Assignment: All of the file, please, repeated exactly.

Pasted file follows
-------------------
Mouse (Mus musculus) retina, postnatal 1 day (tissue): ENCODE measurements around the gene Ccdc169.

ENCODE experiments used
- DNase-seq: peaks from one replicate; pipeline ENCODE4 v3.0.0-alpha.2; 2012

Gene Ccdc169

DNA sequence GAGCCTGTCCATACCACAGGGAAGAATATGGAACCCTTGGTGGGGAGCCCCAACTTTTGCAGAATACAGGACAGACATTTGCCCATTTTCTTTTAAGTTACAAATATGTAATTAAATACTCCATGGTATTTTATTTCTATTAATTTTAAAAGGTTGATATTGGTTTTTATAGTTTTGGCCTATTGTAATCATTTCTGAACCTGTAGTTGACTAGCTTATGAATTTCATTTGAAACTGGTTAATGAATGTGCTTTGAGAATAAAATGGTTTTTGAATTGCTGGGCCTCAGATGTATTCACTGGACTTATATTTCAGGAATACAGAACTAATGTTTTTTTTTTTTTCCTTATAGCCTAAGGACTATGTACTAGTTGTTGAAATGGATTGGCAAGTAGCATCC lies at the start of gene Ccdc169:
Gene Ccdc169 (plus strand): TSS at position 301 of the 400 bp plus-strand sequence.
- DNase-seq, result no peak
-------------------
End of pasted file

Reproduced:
Mouse (Mus musculus) retina, postnatal 1 day (tissue): ENCODE measurements around the gene Ccdc169.

ENCODE experiments used
- DNase-seq: peaks from one replicate; pipeline ENCODE4 v3.0.0-alpha.2; 2012

Gene Ccdc169

DNA sequence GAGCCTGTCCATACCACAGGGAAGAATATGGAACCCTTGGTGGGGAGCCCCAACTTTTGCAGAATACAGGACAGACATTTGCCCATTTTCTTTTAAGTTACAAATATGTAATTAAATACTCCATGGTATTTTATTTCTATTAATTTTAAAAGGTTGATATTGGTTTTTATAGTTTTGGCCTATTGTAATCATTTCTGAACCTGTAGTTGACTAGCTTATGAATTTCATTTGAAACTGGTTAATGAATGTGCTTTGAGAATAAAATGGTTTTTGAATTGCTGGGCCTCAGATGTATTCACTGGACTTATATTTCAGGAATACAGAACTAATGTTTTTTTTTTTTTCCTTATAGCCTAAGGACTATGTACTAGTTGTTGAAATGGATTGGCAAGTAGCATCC lies at the start of gene Ccdc169:
Gene Ccdc169 (plus strand): TSS at position 301 of the 400 bp plus-strand sequence.
- DNase-seq, result no peak